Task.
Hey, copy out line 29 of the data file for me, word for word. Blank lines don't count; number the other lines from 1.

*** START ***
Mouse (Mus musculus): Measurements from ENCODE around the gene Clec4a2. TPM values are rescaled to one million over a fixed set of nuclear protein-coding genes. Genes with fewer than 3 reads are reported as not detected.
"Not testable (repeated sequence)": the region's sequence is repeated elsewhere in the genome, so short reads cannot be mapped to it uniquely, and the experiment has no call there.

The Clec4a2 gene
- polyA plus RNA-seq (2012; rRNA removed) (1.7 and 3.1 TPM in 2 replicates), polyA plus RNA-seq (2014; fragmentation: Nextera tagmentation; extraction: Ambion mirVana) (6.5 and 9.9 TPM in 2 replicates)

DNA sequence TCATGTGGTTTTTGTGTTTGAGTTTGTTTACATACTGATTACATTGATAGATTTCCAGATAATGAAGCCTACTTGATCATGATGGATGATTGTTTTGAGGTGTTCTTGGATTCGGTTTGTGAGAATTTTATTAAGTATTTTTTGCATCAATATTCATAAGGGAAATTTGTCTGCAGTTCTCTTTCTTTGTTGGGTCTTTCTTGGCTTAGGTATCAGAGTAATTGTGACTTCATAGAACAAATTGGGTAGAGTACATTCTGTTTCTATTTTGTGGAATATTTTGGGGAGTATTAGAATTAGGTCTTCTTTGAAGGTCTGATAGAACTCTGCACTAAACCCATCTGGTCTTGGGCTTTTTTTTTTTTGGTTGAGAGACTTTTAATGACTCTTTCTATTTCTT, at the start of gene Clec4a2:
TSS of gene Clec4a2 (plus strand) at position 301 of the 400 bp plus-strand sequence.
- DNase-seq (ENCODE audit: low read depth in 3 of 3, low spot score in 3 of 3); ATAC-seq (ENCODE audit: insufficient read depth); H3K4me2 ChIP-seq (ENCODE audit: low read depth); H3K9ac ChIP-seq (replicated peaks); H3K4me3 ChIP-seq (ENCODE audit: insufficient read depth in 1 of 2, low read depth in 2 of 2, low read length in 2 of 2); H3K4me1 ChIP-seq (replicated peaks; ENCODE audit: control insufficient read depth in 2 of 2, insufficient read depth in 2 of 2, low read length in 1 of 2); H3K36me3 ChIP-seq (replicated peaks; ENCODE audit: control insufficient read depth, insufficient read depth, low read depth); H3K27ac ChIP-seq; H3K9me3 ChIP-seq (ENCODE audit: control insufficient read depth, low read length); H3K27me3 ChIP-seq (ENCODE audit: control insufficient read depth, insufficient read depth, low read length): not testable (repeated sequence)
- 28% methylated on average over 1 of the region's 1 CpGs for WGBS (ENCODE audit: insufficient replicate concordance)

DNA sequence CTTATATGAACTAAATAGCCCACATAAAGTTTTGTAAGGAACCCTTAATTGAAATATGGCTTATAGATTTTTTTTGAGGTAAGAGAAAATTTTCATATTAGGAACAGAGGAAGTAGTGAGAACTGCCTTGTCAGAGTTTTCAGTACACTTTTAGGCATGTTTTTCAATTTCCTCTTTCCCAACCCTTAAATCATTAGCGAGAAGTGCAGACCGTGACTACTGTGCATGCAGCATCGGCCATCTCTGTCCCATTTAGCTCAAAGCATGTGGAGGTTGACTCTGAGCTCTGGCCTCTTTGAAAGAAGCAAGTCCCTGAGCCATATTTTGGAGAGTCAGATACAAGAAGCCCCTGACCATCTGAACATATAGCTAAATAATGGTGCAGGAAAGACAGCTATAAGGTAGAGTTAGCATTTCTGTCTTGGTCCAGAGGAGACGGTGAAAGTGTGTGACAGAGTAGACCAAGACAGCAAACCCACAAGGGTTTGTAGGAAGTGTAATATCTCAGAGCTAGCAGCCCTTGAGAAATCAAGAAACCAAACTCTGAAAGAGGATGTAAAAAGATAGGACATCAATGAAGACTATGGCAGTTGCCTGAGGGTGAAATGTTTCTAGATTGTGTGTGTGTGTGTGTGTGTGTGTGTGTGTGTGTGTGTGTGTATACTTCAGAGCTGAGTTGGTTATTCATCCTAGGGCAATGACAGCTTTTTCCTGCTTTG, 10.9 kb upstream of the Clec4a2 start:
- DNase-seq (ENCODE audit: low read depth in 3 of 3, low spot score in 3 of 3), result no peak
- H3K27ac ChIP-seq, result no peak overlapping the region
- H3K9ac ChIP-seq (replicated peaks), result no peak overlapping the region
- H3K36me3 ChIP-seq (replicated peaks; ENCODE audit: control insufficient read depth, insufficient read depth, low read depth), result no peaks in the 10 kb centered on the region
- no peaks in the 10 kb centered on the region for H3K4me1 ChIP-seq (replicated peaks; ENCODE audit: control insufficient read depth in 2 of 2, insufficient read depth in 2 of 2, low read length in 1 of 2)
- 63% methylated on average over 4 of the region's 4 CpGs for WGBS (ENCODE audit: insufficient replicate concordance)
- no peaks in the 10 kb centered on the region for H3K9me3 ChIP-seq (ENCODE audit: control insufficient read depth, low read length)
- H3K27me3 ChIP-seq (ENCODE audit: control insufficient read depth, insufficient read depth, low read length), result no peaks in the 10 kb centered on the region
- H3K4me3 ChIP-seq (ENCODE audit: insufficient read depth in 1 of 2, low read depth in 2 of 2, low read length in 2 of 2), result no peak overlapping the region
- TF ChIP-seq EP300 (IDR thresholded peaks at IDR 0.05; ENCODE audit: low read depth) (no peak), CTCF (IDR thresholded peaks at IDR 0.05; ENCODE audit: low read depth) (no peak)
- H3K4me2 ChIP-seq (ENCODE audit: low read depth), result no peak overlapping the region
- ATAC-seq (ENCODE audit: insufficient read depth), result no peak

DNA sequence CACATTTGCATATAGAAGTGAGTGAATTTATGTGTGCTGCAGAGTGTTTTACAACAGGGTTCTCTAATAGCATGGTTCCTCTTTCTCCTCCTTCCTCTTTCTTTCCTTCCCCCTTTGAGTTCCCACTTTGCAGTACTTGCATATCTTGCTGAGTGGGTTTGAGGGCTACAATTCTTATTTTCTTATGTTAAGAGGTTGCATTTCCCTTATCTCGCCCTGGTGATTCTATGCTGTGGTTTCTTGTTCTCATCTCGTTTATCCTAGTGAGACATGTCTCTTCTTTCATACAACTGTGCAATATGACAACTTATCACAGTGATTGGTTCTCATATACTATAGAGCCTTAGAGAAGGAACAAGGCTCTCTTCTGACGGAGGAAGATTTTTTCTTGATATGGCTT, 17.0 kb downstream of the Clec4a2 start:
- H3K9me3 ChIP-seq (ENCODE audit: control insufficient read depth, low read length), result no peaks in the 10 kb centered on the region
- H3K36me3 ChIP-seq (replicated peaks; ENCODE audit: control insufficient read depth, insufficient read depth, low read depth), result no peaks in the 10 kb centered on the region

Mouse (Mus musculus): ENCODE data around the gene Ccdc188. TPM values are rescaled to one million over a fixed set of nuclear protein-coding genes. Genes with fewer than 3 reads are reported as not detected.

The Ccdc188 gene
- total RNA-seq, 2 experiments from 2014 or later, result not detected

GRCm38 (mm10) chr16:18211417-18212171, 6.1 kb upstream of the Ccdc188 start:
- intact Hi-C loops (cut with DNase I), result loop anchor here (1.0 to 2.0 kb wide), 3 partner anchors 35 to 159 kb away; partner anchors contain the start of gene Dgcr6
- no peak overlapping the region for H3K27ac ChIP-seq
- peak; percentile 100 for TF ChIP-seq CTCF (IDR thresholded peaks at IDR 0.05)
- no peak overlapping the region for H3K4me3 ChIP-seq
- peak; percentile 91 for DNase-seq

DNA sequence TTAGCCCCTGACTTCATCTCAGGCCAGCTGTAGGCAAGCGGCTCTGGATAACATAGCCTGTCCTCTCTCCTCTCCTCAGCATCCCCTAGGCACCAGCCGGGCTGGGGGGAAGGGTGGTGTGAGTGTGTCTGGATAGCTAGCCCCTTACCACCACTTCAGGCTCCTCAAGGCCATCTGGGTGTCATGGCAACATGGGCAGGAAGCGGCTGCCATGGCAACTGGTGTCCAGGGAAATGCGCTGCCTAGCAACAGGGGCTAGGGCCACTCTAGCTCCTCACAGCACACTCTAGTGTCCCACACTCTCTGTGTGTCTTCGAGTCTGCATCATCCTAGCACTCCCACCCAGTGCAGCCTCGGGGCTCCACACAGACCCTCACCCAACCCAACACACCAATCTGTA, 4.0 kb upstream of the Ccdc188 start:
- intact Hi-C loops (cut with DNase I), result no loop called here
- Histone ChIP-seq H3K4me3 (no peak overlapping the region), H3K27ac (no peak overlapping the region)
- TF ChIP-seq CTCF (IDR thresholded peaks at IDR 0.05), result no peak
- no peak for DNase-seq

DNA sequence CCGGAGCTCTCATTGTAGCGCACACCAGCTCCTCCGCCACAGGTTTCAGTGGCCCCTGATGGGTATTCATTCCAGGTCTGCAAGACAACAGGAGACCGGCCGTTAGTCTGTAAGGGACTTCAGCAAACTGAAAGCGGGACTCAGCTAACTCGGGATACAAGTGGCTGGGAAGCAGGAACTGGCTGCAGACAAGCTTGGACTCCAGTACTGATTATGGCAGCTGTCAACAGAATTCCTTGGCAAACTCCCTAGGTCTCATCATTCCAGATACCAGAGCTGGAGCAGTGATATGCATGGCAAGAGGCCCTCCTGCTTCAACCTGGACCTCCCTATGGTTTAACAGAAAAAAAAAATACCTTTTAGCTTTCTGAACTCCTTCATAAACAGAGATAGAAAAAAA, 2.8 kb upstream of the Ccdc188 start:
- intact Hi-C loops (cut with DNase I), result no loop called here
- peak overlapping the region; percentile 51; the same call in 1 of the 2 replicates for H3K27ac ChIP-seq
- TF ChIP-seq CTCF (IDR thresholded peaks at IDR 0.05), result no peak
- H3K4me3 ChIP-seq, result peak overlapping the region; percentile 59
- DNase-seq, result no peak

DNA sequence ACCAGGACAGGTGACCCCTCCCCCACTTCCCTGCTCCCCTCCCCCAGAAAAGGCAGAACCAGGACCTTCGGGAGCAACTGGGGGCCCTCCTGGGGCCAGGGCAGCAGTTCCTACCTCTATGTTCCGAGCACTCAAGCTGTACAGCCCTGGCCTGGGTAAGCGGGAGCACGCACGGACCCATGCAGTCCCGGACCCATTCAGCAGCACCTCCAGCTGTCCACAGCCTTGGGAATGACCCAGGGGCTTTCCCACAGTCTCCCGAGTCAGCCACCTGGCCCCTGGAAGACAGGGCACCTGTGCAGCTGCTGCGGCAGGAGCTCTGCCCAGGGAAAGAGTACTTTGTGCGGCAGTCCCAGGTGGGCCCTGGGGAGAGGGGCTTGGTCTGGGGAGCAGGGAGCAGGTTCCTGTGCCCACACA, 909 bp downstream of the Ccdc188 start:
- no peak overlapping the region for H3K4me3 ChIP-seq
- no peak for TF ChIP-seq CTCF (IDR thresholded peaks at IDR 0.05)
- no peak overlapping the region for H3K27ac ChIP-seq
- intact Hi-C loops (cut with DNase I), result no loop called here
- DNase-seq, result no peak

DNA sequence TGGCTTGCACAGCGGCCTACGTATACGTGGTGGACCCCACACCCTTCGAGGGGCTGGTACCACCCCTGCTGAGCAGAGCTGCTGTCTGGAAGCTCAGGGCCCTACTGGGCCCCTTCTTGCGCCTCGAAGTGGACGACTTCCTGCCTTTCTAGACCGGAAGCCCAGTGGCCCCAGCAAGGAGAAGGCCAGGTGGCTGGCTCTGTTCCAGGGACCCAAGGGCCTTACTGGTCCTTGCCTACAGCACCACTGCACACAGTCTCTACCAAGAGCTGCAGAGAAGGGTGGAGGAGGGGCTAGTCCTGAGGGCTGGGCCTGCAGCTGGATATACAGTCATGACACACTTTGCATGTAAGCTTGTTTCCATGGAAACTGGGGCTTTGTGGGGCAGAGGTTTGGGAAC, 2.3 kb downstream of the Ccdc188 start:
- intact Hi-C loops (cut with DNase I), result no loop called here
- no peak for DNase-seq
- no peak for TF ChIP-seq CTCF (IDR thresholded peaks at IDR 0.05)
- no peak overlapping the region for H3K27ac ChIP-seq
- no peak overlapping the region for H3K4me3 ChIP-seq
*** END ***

- intact Hi-C loops (cut with DNase I), result loop anchor here (1.0 to 2.0 kb wide), 3 partner anchors 35 to 159 kb away; partner anchors contain the start of gene Dgcr6